Looking back, The Fast and the Furious: Tokyo Drift probably should have been the death throes of the Fast franchise. It’s never a good sign when the third movie of a franchise loses all its headline stars and, instead, starts over with basically a cast of relative unknowns.
Instead of starring Paul Walker and Vin Diesel (Diesel didn’t even appear in the second installment), the film stars Lucas Black as Sean Boswell, a high school student who is sent to live with his father in Tokyo after getting in trouble with the law for racing back in Arizona. In most cases, this is a signal that your movie franchise is about over. (Obviously, now here we are five movies later, the franchise wasn’t over.) Directed by Justin Lin (who would direct three more of these after),Tokyo Drift grossed $158 million, which was down significantly from the other two films, but was enough to keep everything going. And, maybe most importantly, it gave us Sung Kang’s Han Lue, who died in the movie, but then came back for the fourth movie – a plot point not explained until the ending of the sixth installment.
Chris Morgan’s first time taking a crack at writing a Fast script was Tokyo Drift, and he has written all the Fast movies since, including this week’s The Fate of the Furious.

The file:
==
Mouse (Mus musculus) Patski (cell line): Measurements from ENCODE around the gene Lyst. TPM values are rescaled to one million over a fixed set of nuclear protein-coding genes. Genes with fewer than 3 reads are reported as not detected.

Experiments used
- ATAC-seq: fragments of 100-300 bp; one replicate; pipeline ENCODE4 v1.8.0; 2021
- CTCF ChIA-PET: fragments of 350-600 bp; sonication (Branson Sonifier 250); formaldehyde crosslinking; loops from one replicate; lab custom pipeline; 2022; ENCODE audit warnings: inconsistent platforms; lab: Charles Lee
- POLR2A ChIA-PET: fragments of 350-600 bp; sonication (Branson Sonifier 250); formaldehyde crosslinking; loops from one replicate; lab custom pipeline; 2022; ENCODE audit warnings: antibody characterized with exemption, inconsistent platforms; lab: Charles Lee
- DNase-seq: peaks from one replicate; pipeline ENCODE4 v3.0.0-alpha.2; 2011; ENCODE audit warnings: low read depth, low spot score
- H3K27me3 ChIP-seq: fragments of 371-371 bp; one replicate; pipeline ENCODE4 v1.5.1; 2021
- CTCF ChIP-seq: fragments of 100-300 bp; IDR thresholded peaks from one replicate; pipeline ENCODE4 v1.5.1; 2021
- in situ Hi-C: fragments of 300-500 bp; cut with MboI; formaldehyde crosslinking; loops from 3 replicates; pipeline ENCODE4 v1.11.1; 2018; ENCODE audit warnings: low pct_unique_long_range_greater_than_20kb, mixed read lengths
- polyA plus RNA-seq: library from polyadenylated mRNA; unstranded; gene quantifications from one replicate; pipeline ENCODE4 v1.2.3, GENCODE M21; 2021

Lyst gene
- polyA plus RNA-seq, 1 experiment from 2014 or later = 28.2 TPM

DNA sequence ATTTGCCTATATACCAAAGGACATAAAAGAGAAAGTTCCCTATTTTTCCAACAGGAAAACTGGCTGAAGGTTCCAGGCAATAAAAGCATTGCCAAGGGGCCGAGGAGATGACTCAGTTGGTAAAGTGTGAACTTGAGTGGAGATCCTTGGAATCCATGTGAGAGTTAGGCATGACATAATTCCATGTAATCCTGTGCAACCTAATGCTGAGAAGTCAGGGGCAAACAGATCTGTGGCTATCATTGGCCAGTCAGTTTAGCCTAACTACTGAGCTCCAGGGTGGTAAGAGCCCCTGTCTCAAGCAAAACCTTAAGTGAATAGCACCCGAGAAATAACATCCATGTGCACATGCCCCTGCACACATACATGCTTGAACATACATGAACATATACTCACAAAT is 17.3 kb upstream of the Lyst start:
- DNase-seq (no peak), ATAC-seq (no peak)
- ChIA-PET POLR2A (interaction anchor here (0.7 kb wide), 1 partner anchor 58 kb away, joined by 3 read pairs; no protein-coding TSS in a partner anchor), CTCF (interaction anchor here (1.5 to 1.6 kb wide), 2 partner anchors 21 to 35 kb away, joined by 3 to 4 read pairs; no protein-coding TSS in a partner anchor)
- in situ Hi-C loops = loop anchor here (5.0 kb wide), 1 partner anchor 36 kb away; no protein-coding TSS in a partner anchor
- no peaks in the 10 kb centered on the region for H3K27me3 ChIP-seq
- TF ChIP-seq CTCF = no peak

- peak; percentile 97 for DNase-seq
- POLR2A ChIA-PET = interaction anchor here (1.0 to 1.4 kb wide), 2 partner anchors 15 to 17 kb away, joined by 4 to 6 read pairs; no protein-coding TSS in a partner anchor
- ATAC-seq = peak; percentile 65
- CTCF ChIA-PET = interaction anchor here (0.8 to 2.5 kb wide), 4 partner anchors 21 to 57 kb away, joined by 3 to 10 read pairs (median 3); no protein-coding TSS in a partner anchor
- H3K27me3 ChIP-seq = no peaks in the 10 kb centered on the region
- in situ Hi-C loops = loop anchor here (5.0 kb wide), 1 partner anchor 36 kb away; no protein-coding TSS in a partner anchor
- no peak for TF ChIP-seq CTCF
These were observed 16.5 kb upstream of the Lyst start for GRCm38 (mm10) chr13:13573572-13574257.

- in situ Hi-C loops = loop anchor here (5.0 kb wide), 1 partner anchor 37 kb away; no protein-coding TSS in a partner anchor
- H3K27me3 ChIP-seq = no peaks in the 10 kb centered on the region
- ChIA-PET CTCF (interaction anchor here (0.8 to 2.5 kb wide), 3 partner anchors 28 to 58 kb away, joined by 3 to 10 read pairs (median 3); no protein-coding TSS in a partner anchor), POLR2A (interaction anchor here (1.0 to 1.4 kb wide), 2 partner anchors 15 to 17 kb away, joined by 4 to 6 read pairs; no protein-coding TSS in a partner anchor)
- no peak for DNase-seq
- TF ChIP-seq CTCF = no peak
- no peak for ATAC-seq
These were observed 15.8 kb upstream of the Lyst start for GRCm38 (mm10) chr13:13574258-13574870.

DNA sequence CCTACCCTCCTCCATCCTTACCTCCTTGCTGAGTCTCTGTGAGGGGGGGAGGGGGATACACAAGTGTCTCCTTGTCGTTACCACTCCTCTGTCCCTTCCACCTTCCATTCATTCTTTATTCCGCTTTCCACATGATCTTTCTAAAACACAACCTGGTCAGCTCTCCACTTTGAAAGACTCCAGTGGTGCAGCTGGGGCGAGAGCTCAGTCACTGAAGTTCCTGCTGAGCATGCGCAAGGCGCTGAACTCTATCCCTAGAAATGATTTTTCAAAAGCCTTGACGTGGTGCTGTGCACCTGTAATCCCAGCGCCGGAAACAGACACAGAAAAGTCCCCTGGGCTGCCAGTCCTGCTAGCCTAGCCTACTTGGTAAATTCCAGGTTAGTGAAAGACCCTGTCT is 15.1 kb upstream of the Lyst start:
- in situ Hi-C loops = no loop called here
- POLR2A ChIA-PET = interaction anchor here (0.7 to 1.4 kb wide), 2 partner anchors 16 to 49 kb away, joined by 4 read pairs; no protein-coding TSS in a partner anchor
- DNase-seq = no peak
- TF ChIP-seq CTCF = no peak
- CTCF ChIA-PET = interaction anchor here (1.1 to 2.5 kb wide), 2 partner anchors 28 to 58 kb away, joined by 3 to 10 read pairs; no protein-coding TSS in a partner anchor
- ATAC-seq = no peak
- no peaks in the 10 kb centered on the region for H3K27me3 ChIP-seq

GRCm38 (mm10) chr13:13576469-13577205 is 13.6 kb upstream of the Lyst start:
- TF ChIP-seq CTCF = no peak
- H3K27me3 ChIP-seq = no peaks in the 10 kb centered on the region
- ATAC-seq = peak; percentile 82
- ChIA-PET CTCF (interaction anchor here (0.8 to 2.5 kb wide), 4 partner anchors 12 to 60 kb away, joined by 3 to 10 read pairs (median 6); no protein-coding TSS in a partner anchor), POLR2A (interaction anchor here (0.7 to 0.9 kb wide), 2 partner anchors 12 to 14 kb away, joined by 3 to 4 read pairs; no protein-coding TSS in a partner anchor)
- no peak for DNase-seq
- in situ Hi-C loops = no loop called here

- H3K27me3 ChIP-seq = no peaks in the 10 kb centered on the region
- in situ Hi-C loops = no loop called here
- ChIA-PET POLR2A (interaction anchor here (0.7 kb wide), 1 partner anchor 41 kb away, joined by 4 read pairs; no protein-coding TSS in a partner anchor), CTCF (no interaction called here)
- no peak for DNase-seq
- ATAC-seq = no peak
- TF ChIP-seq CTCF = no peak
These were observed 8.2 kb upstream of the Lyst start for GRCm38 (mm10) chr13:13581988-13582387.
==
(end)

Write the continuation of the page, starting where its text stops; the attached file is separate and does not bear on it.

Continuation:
“Originally, I started as a fan,” says Morgan today when reminiscing about Tokyo Drift. “I went to see the original film at a late-night showing. I just loved that brotherhood between Dom and Brian. And then I got asked to do the third movie.”
And as Morgan remembers, the producers didn’t really know exactly where to take the franchise next and were looking for ideas, “There was an open writing call for the third film. I think originally I came in and pitched. Essentially it was Tokyo Drift, but it was with Vin, and his character kind of had to go out and learn drifting. And there was a murder he had to solve.”
So the original idea was for Vin Diesel to reprise his role as the star of Tokyo Drift, but as we know that wasn’t going to happen – Diesel had already turned down the second installment to star in xXx.
Morgan remembers, “And they said, ‘Nah, can’t do that. We have to do high school.’ And so the movie became what the movie was. I was really proud of it. And the audience, they came to see it. A lot of people liked it. It kind of did the worst of all the films.”